itchban / Blog

Photography, filmmaking, social media, travel & technology by @itchban

iPhone 6 and the Chinese Mafia

Pretty crazy how quickly Chinese culture can find ways to exploit things. It was only late last year that Apple finally extended it's reach to China when they began selling the iPhone 5S and 5C there.

The iPhone 6 and 6 Plus launch is the second iPhone launch since then.

I completely agree with Casey Neistats sentiments that this is a pretty disheartening sight to see. It's clear that these elderly Chinese folks lining up do not even remotely care about the iPhone 6 they're lining up for. They are most likely being exploited by the "Mafia" that has spawned around the iPhone blackmarket as China won't get the iPhone 6 (at this stage) till early 2015. It has been reported that due to this delay, iPhone 6's are selling for up to USD$3,400 in China and this price is likely to only go up as blackmarket stocks deplete. 

Worst part about this all is that behaviour like this does not even surprise me. I have Chinese heritage myself and am all too familiar with it.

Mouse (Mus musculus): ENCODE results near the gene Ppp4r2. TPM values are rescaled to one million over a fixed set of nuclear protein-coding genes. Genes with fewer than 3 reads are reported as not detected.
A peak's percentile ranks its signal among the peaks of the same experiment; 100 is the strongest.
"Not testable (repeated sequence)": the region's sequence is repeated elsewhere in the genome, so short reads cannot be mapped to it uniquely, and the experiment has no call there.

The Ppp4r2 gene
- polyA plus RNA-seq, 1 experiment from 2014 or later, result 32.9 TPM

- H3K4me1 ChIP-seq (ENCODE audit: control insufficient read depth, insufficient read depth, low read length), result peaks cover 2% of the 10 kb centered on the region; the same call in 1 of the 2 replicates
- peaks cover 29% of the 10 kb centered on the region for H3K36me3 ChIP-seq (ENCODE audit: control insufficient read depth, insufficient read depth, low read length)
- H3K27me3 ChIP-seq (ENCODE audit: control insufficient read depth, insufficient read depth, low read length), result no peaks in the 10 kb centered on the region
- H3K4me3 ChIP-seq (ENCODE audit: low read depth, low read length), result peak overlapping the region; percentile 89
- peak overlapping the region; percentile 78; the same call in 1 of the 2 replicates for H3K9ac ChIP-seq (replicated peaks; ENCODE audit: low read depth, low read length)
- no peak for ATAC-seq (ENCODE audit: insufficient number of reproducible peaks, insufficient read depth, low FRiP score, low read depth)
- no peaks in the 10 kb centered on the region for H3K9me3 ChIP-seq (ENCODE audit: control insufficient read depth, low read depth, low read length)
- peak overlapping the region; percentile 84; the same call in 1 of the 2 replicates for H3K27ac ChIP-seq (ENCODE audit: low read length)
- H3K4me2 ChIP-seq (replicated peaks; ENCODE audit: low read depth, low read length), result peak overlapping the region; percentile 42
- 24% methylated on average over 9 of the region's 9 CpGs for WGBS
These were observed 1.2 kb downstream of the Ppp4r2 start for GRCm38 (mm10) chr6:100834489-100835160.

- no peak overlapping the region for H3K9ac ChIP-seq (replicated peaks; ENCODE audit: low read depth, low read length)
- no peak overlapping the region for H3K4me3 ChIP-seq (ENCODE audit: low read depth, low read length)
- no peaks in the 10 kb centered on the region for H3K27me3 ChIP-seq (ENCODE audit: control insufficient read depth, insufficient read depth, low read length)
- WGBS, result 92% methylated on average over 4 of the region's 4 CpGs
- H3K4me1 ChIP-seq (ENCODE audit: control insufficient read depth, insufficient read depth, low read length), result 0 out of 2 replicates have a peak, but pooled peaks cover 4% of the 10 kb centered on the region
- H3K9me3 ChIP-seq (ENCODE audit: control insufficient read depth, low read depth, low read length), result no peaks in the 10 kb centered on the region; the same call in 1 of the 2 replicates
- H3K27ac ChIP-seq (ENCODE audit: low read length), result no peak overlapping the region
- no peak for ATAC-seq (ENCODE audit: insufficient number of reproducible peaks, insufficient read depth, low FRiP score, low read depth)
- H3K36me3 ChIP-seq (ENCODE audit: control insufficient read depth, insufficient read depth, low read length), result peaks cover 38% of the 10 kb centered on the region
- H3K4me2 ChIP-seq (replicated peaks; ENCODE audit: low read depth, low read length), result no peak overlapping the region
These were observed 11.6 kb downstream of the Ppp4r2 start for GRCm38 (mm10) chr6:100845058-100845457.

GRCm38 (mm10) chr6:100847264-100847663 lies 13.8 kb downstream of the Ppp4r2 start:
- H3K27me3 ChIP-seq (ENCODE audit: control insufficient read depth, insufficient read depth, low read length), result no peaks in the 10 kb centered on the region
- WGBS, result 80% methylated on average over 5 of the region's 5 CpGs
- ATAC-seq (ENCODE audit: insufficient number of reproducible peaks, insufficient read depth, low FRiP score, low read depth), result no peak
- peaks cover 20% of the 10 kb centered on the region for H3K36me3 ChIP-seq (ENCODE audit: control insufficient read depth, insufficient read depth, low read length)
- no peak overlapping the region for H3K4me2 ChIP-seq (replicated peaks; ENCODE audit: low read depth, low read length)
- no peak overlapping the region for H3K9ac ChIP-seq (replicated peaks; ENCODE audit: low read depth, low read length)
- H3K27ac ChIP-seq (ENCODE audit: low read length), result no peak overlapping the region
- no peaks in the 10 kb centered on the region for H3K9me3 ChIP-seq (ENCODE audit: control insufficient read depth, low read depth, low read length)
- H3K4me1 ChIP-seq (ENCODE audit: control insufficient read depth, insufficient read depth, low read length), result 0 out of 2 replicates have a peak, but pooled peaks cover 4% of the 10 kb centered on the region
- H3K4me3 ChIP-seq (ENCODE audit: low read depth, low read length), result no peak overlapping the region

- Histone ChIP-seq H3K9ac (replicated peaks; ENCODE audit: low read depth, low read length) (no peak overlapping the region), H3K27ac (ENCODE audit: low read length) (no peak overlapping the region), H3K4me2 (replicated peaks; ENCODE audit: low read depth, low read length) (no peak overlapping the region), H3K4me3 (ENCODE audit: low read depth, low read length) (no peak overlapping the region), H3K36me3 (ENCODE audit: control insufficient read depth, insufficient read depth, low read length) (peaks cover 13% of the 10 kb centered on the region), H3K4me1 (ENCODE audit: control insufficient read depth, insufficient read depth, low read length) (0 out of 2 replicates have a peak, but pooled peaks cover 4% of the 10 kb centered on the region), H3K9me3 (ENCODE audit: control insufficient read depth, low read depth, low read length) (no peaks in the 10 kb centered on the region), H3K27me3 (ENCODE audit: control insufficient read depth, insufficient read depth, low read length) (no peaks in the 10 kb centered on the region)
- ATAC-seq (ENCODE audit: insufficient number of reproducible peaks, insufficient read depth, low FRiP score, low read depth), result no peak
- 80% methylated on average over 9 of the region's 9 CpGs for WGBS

The Chinese spot-fillers in this short-film are most likely folks in poor paying jobs who are in need of any financial help they can get. I believe this is a cultural issue that is deeply ingrained in China. Given how large China's population is and how much of it's billion plus population is permanently stuck in the lower poverty class, it has become a dog-eat-dog type of society where anything goes.

To add to this extreme population size, the Bystander Effect I believe, has played a large role in furthering this type of negative social behaviour in China's society. This is the social psychological phenomenon that refers to cases in which individuals do not offer any means of help to a victim when other people are present

From my experiences, exploitative acumen, regardless of it's morality is actually a cheered "entrepreneurial" attribute and is often praised in Chinese culture. Morality is less of an issue rather, they wonder why they did not think of it first.

I know that the sociological & anthropological forces which are behind such negative behaviour are much larger than this and it is definitely not a phenomenon that is specific to Chinese culture. Still pretty interesting/disgusting though isn't it?

I really hope Apple can effectively address supply issues like this in the future as it has definitely discouraging sight to see and experience.